To put things in perspective, been shooting pure MF fall the years years because I could never get AF working for me. This camera forces me to use AF (electronic fake MF is less reliable than AF). This camera has excellent colour response. I salute to that. This one thing overcompensates all other shortcomings. To be fair, I still have to go through the shortcomings. The edge of the lens is REALLY blurry and this is REALLY field relevant once you start to notice it. (The high resolution ...

    Continue Reading


Nikon COOLPIX A Compact Camera by DPReview

Questions & Answers


Zoom or 2 bodies?

Hi, I have D700 and several primes range from 20mm to 180mm but no zoom. I have a habit in using primes since film's day. I used to own some mid-range zooms and sold them because of an inconsistent in quality through out the zoom range (and focus range). After my son started to walk I've been having a hard time using a set of fix lens to snap the moments. I still love primes so I experiment with D700 paired with 105mm f2 DC and my wife's GF2 paired with 14mm f2.5 and the result is great! I have both wide angle and tele choices without having to change lens but I really don't like how GF2 render skin tone and a small raw headroom so I'm looking for other options. I saw many people here happy about 24-70mm f2.8 so I think I'm going to give it a try. Fast focus and high contrast render are indeed very interesting features. But then when I see a test from Nikon Coolpix A the image quality is so good that I can't stop thinking about it! So which setup is better in your opinion? D700 + ...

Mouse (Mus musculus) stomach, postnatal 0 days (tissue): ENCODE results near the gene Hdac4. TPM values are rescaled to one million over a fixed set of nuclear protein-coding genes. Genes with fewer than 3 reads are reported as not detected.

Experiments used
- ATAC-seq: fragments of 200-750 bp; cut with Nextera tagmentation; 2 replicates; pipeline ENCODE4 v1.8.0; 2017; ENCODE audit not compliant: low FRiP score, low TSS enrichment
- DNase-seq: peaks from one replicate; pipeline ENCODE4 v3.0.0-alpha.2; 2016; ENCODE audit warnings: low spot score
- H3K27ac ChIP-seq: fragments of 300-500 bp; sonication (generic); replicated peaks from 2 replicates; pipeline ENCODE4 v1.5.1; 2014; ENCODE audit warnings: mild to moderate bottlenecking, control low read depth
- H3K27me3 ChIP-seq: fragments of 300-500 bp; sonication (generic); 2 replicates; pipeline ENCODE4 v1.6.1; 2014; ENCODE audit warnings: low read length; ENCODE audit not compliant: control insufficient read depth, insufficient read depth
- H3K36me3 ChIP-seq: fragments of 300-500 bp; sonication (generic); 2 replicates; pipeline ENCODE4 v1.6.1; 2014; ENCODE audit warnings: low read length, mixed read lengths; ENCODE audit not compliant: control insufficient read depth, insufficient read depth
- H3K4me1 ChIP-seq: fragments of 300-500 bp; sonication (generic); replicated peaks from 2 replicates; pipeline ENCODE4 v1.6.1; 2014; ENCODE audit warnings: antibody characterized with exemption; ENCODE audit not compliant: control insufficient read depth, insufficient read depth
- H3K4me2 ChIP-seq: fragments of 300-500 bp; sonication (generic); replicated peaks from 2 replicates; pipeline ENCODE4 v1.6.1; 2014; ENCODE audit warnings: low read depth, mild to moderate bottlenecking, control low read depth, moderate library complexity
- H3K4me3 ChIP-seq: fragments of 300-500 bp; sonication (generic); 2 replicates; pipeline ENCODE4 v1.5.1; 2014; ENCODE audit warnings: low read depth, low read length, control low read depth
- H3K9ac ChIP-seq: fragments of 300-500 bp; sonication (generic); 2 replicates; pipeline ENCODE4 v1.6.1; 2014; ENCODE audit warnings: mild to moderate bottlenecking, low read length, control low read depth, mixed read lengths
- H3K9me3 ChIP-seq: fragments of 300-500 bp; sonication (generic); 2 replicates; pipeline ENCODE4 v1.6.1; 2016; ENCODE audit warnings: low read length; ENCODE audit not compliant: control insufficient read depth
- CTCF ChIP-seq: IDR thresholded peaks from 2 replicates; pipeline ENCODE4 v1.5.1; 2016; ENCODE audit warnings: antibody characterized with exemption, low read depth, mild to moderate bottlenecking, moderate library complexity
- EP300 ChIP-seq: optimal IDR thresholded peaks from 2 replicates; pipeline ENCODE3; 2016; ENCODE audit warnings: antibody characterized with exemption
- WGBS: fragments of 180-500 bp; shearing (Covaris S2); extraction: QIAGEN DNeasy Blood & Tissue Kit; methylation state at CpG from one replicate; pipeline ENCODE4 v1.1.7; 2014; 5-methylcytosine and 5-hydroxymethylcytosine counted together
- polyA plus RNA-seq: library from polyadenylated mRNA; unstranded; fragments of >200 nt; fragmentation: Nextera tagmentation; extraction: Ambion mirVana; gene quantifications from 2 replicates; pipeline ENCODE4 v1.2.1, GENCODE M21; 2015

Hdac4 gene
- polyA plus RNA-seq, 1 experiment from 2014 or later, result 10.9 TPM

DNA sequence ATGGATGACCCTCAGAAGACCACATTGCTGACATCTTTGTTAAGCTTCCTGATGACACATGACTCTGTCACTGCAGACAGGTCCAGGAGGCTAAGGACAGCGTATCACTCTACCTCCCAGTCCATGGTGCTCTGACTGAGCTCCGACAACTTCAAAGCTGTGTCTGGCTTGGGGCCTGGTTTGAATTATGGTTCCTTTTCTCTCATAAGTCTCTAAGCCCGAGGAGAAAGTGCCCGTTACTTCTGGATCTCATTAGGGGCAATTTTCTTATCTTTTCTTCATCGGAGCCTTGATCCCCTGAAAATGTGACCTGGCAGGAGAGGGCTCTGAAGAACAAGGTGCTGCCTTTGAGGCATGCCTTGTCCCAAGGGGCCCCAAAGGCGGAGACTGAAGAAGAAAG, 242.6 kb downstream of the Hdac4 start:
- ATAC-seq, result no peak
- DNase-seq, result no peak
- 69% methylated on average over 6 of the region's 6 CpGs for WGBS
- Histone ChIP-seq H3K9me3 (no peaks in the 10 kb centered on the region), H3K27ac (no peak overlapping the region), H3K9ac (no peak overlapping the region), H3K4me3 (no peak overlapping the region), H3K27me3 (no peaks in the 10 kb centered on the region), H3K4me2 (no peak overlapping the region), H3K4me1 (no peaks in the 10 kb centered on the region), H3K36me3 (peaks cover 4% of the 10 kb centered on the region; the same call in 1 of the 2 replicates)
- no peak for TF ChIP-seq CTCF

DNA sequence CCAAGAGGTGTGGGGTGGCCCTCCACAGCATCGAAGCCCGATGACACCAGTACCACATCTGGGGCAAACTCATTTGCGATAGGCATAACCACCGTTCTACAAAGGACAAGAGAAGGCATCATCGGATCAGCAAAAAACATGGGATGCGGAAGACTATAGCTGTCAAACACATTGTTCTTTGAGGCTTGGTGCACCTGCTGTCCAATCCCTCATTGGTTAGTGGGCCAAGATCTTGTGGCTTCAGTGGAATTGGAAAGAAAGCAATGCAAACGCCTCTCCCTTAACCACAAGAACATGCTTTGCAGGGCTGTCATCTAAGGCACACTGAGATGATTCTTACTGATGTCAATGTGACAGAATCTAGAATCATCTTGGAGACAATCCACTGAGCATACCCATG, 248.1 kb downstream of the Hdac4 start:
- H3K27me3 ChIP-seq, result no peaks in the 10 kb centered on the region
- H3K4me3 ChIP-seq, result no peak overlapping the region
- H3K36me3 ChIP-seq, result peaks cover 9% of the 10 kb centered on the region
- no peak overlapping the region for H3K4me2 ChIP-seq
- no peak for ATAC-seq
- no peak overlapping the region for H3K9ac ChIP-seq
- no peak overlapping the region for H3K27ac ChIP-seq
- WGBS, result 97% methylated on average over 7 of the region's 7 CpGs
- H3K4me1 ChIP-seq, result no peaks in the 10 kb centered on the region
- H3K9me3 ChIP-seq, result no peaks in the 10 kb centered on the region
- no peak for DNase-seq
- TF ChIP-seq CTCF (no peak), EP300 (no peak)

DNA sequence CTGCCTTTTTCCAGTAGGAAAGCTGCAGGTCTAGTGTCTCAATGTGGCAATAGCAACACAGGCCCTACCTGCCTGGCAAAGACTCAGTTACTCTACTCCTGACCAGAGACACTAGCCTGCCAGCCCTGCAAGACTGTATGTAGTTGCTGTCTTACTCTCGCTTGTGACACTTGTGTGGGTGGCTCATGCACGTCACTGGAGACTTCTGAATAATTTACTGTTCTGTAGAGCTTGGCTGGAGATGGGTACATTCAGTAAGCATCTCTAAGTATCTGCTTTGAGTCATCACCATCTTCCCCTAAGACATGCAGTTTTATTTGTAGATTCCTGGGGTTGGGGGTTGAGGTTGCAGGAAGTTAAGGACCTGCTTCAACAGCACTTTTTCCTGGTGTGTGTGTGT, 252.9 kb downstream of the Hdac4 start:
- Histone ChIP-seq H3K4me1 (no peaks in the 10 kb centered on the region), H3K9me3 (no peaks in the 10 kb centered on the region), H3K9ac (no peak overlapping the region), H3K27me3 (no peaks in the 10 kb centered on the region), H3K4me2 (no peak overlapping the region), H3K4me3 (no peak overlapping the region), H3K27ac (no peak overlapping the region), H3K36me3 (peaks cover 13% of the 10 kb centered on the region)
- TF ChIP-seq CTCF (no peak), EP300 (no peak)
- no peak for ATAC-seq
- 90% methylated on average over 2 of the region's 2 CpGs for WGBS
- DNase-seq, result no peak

xteapot asked
1 year ago


Really hard to say not knowing what you like to shoot. But if these are the only choices, I personally, would choose the D700+24-70/2.8. Of course there's LOTS more options you could consider and I'm sure you'll hear about them. :) Continue Reading

leighton w answered
1 year ago

90% of the time I shoot my family portrait so it 105mm f2 almost all the time. But for everything else I need another lens like 24mm f2.8 or 35mm f2. For a trip I usually bring most of my lenses with me so there's no problem there. Only for a daily family snap that I need a wide+tele solution. Thanks! Continue Reading

xteapot answered
1 year ago

If that's the case, I think I would consider the 24-120 f4. Continue Reading

leighton w answered
1 year ago